The most common re-interventions after the first stage of treatment are also associated with problems. Stenosis of the aorta appears with an incidence of about 5–10% and in the majority of cases, it is effectively resolved by the method of transcutaneous balloon plastic surgery. Invasive cardiology techniques are also used for implantation of stents into the formation of stenosis of the anastomosis. Tricuspid valve surgery and interventions within pulmonary stenosis are performed during the second stage of treatment [35].

Second stage of treatment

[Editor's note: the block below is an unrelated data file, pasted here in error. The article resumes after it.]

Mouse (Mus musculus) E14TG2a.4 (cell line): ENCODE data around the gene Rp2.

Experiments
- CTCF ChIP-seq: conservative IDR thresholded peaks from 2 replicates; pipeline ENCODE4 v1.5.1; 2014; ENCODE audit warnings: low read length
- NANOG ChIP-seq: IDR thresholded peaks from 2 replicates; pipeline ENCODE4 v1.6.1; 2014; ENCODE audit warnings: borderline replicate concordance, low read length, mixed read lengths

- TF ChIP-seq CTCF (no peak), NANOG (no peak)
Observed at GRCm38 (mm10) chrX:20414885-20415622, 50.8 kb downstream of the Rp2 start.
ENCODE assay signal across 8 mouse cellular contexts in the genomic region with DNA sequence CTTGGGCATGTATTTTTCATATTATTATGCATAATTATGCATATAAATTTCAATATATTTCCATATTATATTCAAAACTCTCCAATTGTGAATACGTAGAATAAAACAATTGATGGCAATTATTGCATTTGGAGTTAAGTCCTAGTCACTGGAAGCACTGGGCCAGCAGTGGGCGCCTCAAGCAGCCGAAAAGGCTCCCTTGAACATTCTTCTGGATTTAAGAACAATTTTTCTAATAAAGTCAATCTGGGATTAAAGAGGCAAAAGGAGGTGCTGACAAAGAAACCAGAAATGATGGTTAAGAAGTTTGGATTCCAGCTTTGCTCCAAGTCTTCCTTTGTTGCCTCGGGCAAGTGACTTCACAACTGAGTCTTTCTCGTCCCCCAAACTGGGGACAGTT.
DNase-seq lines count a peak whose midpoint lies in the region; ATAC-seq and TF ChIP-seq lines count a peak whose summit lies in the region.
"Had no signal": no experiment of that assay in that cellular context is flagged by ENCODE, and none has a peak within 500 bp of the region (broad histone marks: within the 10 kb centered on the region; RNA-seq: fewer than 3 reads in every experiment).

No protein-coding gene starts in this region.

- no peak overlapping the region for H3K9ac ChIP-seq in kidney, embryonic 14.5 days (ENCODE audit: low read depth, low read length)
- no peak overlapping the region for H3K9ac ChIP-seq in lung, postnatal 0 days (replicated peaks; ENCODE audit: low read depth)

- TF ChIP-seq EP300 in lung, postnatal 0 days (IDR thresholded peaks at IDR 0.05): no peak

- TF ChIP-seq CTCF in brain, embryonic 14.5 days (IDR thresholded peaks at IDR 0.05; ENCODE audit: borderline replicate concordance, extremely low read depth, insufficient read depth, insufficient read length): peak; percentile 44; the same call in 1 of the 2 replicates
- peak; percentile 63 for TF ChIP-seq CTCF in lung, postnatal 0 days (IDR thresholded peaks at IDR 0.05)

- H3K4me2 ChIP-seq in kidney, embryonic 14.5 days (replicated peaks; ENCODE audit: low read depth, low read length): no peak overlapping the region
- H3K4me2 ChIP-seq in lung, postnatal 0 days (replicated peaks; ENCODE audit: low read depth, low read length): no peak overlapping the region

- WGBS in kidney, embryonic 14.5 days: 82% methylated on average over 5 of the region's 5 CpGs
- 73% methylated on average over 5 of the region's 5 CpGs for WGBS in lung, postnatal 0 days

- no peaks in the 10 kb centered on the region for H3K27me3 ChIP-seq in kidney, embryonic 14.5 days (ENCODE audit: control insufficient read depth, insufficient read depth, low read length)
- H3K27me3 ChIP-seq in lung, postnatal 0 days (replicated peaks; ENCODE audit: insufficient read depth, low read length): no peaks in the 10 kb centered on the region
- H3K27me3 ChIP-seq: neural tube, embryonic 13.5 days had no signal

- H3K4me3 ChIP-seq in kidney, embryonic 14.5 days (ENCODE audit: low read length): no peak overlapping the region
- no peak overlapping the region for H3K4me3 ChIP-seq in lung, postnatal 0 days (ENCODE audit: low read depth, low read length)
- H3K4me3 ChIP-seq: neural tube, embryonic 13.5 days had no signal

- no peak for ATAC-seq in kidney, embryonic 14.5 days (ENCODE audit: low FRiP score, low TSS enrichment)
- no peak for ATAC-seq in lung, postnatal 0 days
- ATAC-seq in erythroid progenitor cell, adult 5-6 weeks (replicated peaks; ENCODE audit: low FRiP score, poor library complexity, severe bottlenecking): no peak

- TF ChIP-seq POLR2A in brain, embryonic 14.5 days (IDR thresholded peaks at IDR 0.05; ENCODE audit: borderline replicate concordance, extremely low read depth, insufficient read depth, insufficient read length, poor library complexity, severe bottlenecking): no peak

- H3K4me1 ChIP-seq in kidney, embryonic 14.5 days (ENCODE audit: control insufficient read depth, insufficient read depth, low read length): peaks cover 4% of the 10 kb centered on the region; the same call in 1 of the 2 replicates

Currently, two basic surgical techniques are used: the hemi-Fontan operation or bidirectional Glenn anastomosis. The energy loss in the lateral intra-atrial tunnel (the third stage of treatment) produced after the previous hemi-Fontan operation is significantly lower compared to the energy dissipation in the tunnel produced after Glenn’s two-way operation. More physiological distribution of blood to both lungs after the hemi-Fontan surgery has been also noted [40]. The second stage of treatment after previous treatment hybridization is a more complicated and longer operation. It is a combination of the Norwood operation and hemi-Fontan operation and in some centers also serves as preparation for performing the third stage of invasive cardiological defect treatment [34].